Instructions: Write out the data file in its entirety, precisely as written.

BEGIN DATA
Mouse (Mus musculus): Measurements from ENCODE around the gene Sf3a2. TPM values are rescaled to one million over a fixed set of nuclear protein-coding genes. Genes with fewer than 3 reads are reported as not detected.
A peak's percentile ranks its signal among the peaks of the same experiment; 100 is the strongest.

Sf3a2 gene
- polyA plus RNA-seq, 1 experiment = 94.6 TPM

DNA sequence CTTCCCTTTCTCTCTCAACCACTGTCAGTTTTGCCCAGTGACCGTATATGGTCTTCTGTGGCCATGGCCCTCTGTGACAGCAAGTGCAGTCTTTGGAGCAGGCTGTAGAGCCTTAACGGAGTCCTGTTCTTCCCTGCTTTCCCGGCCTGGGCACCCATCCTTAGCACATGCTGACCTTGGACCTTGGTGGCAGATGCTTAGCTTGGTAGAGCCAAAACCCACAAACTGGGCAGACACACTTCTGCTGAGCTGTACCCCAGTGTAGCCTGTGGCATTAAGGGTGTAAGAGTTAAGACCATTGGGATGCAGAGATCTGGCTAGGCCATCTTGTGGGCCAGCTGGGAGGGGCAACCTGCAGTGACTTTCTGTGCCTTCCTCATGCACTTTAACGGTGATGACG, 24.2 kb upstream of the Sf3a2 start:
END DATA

Mouse (Mus musculus): Measurements from ENCODE around the gene Sf3a2. TPM values are rescaled to one million over a fixed set of nuclear protein-coding genes. Genes with fewer than 3 reads are reported as not detected.
A peak's percentile ranks its signal among the peaks of the same experiment; 100 is the strongest.

Sf3a2 gene
- polyA plus RNA-seq, 1 experiment = 94.6 TPM

DNA sequence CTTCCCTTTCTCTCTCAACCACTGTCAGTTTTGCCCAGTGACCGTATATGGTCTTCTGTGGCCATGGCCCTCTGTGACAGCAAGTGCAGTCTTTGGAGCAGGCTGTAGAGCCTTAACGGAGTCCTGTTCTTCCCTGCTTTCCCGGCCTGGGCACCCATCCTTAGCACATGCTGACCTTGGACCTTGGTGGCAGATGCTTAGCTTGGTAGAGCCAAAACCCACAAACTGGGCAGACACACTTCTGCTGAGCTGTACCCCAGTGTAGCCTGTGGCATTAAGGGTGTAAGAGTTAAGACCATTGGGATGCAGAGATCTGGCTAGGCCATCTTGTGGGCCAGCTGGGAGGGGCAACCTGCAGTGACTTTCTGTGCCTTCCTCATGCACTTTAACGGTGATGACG, 24.2 kb upstream of the Sf3a2 start: